Even a rock ‘n’ roll die-hard could be forgiven for not knowing the name Mick Rock. Odds are if you ever picked up a rock ‘n’ roll record from the ‘70s you’ve seen the handy work of Mick Rock. Over the course of his illustrious career, Rock photographed the covers for classic albums by David Bowie, Lou Reed, Iggy Pop, the Ramones, and Queen, as well as many, many more. Now the acclaimed rock photographer is the subject of a candid documentary that explores how this Englishman left behind his classical education and became “the man who photographed the ‘70s” in director Barney Clay’s SHOT! The Psycho-Spiritual Mantra of Rock.
In many regards, SHOT! Isn’t too different than countless other rock documentaries in the way it allows its subject to reflect on his life and work. It contains Mick Rock candidly talking about how he lucked into photography while in college one evening while on a number of hallucinatory substances. Sure that he captured something special, Rock only later learns that there was no film in the camera. From that moments forward, Mick Rock would be with his camera. Mick Rock’s first moments of rock ‘n’ roll photography came in the form an album cover for Syd Barrett, the founding member of Pink Floyd, for his first solo record. The photographer candidly reviews the shots from that day and explains the combination of luck and talent that went into capturing the cover’s image.
Where SHOT! Kicks into gear is when it gets to the most famous chapter in the life of Mick Rock – his time as the personal photographer of David Bowie. At the height of the Glam Rock movement, Bowie was an iconic cultural force and Mick Rock was behind the camera for some of the most indelible images of the legendary rocker. That would lead to more and more work as Bowie’s fame grew and he started collaborating with Lou Reed and Iggy Pop. Mick Rock is there to review the photographs that became the iconic covers to Lou Reed’s Transformer and Iggy and the Stooges’ Raw Power. This just cemented his status as the rock ‘n’ roll’s greatest photographer.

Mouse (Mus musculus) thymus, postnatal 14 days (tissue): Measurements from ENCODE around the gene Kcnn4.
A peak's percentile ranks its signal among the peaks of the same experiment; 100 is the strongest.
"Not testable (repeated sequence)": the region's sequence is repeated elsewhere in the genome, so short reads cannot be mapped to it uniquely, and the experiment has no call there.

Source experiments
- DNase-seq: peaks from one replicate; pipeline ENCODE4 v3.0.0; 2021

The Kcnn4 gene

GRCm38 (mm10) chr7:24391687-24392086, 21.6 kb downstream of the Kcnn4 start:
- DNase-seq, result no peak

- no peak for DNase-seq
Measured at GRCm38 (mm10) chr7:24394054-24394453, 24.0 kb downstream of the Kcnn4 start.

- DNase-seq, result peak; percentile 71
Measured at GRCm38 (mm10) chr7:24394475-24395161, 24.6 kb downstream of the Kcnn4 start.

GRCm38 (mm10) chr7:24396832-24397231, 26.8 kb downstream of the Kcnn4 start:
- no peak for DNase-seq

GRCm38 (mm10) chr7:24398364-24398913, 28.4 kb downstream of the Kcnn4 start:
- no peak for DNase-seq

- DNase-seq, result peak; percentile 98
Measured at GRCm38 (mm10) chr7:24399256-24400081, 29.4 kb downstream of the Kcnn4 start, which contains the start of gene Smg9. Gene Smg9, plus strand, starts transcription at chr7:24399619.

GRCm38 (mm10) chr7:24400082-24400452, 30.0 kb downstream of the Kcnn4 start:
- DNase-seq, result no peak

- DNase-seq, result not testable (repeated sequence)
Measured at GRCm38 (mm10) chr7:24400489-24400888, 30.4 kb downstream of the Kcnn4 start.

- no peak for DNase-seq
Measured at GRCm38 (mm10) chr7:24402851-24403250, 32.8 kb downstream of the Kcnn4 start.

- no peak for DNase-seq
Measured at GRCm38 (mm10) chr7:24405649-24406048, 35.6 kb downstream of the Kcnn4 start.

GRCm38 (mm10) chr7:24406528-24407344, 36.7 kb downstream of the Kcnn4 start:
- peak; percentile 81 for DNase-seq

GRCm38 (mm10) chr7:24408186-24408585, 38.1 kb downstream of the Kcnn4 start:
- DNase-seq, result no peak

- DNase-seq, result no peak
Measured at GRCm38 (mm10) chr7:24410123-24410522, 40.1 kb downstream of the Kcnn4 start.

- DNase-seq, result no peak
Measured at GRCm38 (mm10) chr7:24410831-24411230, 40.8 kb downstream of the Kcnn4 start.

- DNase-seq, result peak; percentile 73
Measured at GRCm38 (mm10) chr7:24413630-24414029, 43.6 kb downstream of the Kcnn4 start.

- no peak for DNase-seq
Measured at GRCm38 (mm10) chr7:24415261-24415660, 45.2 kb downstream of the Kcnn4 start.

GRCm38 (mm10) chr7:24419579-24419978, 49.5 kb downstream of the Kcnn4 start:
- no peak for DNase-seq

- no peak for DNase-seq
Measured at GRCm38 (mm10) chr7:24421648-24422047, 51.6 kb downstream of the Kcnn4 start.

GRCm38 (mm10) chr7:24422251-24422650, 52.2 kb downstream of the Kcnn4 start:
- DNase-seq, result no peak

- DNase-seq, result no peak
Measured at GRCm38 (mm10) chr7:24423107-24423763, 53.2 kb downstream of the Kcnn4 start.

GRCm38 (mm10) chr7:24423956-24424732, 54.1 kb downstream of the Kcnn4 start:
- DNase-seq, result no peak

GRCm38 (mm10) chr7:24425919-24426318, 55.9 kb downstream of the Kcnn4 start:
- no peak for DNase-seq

As happens in most stories of rock ‘n’ roll, especially rock in the ‘70s, chemical excess becomes an issue and Rock is candid about his struggles with various substances. This leads to a chapter in Rock’s life where he’s near death due to a number of issues with his heart. Barney Clay recreates the scene with an actor laying on a stretcher as Rock recalls the inward thinking that these health complications brought to his mind. It’s really in these aspect of the film that SHOT! differentiates itself from the pack of rock ‘n’ roll documentaries.
This is a documentary that is made for a rather narrow audience of rock fans, but for that audience there’s a lot to like about SHOT! There are plenty of rare photos and filmed footage of rock icons like Bowie and Iggy Pop. Adding to the mixture of amusing anecdotes that Mick Rock provides about these rock legends are recorded conversations, including some frank discussions with Lou Reed. (Oddly enough, this is the second recent documentary featuring audio taped conversations with Reed. In last year’s Danny Says, Reed is on tape proclaim his love for the Ramones. In this film, he isn’t exactly a fan. Which is it, Lou?!?) The movie briskly moves through the decades in examining the life and work of Mick Rock and is certainly worth the time for any true rock ‘n’ roll fan.
For a documentary about a photographer, Barney Clay makes sure that SHOT! The Psycho-Spiritual Mantra of Rock is photographed to the high standards of its subject. This film has a very unique look that makes its as visually appealing as its subject matter. The work of Mick Rock, which by the way is his birth name, will endure through the years because it’s attached to some of the greatest albums ever made, albums that have only become more revered with time. It’s nice to know that there’s a documentary worthy of the stories that are behind all those iconic album covers.